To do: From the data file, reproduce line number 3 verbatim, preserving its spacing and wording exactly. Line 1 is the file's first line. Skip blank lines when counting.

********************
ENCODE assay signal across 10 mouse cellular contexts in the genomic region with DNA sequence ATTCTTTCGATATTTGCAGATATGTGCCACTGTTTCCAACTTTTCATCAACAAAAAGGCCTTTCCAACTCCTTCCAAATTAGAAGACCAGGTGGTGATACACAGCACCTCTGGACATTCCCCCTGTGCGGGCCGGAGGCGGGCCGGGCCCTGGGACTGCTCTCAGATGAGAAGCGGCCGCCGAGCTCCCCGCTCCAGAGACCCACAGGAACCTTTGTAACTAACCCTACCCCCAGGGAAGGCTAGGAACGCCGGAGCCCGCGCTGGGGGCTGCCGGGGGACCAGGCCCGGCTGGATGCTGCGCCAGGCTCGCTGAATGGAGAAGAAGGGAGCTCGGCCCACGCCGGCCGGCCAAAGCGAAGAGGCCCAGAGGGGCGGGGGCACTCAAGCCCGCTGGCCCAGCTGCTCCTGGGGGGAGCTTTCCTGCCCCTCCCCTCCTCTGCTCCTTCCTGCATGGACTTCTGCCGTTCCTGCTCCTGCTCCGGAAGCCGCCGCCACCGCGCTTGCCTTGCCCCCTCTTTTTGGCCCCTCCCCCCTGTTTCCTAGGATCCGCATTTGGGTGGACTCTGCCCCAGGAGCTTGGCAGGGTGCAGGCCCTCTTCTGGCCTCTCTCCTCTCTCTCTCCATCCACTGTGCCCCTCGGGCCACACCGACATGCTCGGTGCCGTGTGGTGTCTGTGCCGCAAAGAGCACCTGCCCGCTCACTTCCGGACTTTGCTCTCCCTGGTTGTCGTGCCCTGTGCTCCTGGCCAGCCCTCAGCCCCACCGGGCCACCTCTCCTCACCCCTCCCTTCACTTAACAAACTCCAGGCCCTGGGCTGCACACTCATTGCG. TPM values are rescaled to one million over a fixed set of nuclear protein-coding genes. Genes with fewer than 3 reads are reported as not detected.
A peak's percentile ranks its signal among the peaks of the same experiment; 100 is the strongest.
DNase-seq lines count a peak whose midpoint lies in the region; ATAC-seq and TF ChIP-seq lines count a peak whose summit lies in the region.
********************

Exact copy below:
DNase-seq lines count a peak whose midpoint lies in the region; ATAC-seq and TF ChIP-seq lines count a peak whose summit lies in the region.